A Fascination With The Common Place

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When Margaret Woodbury Strong died in her sleep on July 17, 1969, the demise of the seventytwo-year-old widow did not go unnoticed in Rochester, New York. For one thing, Mrs. Strong was one of Rochester’s richest inhabitants. She also wore sneakers and dressed, people said, “like a charwoman.” Most of all, Mrs. Strong was a notoriously avid collector of objects that few people collect at all—massproduced paperweights, decorated doorknobs, glass toothpick holders, old inkwells, buttons, plaster figurines, cheap tinplate toys, and honeymoon souvenirs from Niagara Falls. Mrs. Strong loved mass-produced nineteenth-century playthings and gewgaws with a passion commonly reserved for the rare and the beautiful. By 1969 she had not only filled twenty-five rooms of her thirty-room mansion with her eccentric collection, she had disfigured its architecture by adding two concrete blocks to each end of it in order to provide more space for what she called her museum of fascinations.

 
 

“Margaret Strong’s stuff a museum? You’ve got to be kidding,” was the prevailing Rochester sentiment when the will was made public. In it, Mrs. Strong had expressed her firm wish to perpetuate a public “Museum of Fascination” for the “display of my various collections,” but how much would be needed to accomplish this Mrs. Strong sensibly left to the “sole discretion of my executors and trustees.” Whatever the museum did not require from a $77 million estate was to be divided equally among the Red Cross, the Salvation Army, and seventeen other eminently worthy institutions. As a local newspaper said, “Mrs. Strong was a difficult person for many to understand, but she left a will that was thoughtful, generous and flexible.” It also left her executors in a painful quandary. Suppose Mrs. Strong’s “various collections” did not constitute a museum that the state of New York was willing to charter.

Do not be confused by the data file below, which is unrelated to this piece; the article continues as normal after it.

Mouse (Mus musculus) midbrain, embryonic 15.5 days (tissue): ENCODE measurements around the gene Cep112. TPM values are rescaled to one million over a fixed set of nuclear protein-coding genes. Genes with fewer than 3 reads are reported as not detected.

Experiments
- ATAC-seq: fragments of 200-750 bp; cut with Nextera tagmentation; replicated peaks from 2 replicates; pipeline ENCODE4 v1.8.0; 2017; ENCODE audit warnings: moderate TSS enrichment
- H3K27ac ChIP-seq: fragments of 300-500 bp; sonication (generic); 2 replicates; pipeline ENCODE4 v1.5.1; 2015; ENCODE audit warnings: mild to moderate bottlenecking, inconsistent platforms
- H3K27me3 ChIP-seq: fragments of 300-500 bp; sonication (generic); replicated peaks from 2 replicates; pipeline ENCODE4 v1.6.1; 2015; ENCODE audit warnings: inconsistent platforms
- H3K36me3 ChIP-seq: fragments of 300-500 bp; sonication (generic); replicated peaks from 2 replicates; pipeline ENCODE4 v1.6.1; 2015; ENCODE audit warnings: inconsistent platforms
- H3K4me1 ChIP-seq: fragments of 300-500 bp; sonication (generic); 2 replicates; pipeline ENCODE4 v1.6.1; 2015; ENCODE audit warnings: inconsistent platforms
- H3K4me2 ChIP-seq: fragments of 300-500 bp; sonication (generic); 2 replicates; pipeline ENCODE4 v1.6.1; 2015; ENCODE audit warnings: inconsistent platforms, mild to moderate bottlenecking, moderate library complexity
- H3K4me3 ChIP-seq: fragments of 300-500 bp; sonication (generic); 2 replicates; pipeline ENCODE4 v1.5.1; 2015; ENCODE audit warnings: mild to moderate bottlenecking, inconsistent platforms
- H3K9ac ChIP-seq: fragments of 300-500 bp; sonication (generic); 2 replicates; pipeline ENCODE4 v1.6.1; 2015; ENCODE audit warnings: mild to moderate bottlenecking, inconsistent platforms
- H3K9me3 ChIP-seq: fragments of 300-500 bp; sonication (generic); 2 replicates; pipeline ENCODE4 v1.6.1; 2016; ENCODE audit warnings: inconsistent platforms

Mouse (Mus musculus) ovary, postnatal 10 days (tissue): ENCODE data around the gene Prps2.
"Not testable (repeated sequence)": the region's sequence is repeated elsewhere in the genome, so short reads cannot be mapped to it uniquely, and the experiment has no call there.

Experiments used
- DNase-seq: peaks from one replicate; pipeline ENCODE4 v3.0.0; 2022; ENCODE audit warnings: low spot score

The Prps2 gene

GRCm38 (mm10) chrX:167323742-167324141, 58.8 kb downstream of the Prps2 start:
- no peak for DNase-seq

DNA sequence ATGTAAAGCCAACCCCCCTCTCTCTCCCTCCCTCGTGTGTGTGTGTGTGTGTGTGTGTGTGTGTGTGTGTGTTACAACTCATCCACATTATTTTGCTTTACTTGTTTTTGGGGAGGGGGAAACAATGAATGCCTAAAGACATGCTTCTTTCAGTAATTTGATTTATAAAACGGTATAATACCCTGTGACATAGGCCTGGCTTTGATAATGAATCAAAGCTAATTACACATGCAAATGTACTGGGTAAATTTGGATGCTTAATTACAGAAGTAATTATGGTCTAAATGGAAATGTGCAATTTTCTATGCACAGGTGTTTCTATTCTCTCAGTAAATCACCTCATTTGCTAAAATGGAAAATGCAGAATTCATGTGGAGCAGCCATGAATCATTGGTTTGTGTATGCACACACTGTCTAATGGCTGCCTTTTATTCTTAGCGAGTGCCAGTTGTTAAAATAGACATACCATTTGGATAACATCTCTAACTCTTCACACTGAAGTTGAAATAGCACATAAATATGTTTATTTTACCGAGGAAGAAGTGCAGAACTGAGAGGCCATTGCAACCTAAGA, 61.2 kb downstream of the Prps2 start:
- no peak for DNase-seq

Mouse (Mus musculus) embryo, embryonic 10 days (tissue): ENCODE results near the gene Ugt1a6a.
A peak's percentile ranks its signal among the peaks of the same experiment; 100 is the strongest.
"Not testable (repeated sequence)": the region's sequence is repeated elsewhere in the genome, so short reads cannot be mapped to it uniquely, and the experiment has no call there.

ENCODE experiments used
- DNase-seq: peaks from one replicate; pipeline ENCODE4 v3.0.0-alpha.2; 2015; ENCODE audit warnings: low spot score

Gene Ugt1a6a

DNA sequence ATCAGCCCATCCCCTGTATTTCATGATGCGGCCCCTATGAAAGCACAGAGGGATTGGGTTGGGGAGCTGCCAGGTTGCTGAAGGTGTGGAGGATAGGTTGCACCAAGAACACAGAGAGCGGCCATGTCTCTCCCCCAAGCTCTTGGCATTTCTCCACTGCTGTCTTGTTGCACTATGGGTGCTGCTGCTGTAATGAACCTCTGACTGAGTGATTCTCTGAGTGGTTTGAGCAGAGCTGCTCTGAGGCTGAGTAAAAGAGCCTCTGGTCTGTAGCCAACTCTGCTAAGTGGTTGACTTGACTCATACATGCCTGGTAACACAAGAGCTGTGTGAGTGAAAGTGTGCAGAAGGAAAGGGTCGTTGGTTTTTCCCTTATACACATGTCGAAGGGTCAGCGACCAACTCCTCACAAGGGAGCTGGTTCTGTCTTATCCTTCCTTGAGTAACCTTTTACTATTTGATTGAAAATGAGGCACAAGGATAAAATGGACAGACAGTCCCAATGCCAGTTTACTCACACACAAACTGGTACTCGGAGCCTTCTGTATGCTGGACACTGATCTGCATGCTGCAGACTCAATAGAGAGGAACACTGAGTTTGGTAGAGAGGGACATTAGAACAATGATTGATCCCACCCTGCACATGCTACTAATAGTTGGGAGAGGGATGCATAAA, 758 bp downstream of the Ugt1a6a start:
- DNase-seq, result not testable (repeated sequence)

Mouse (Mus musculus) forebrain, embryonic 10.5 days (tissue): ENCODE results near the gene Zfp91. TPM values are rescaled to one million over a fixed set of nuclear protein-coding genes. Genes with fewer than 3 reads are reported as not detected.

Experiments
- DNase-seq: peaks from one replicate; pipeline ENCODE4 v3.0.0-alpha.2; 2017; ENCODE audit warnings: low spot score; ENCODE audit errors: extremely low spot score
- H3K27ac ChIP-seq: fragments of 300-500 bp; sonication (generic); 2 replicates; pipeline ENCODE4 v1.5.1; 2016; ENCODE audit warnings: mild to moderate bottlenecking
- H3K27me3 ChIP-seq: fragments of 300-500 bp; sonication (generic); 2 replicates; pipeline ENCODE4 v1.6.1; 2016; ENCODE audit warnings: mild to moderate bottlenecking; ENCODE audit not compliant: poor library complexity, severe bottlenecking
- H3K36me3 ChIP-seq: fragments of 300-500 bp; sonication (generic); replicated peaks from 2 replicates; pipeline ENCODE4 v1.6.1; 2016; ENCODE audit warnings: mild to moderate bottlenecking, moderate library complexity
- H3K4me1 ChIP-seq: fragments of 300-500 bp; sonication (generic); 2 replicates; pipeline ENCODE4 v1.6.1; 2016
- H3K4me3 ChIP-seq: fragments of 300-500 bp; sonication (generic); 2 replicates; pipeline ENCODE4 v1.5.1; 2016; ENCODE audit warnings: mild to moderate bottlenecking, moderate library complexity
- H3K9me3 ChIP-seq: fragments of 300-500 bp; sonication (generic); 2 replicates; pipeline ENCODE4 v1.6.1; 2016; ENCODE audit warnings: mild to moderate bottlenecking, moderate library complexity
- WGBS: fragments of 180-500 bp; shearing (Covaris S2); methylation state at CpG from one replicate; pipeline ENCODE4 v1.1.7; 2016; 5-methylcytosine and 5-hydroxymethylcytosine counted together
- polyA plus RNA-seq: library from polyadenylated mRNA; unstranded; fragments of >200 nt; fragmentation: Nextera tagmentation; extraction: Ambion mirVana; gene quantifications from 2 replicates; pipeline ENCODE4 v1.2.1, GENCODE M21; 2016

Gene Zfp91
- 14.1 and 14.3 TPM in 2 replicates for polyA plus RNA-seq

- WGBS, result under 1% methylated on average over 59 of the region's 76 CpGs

What then? The executors might well find themselves in court battling against lawyers for nineteen residual legatees backed by a sizable portion of Rochester public opinion.

That Mrs. Strong’s personal “Museum of Fascination “did not have the “educational” value required of an accredited New York State museum the executors themselves suspected. Museum experts confirmed their fears. “What Mrs. Strong found in her lifetime,” said one, “is a personal collection, not a museum.” Changing that collection into a museum presented “almost impossible problems” said a second. There was only one way to convert this “personal collection into a publiclyvalid museum,” said a museum director named Hoiman J. Swinney, and that was to bring all the subtlety of modern social history to bear on Mrs. Strong’s “stuff” in order to extract its “cultural significance.” The executors accepted the advice, committed $60 million to creating a “publicly-valid museum,” and hired Swinney himself to supervise the enterprise.

 
 
 
 

Without in the least intending it, Margaret Woodbury Strong had set historians, scholars, and curators an awesome and fruitful challenge; to extract social and cultural meaning from three hundred thousand objects that had, for deeply personal reasons, delighted the hungry heart of a rich and lonely old woman.

“From the time I was eight years old my father and mother would take me out of school and away we would go to foreign countries.” So Margaret Strong recalled some sixty years later when memories of childhood bliss had become the anchorsheet of her life. It had been, in truth, a blissful childhood, but it was a deeply defective one as well, rather like that of some precocious child in a Henry James story who spends too much time alone, too much time in hotels, too much time in the company of sophisticated adults, who, in Margaret’s case, were already thirty-seven years old when their only child was born in 1897. Margaret’s mother, Alice Motley Woodbury, was completely absorbed in a passion for tiny, carved Japanese utensils. “Kyoto is lovely,” Mrs. Woodbury writes home in 1905, the year Margaret made her first voyage round the world. “Such beautiful things are to be bought here. I have reveled in the shops and we have lots of things that are to be shipped home”—eventually to find a place in the Margaret Woodbury Strong Museum. Margaret’s father, a retired manufacturer (and investor in Eastman Kodak’s wonderfully lucrative stock), was an avid collector of coins.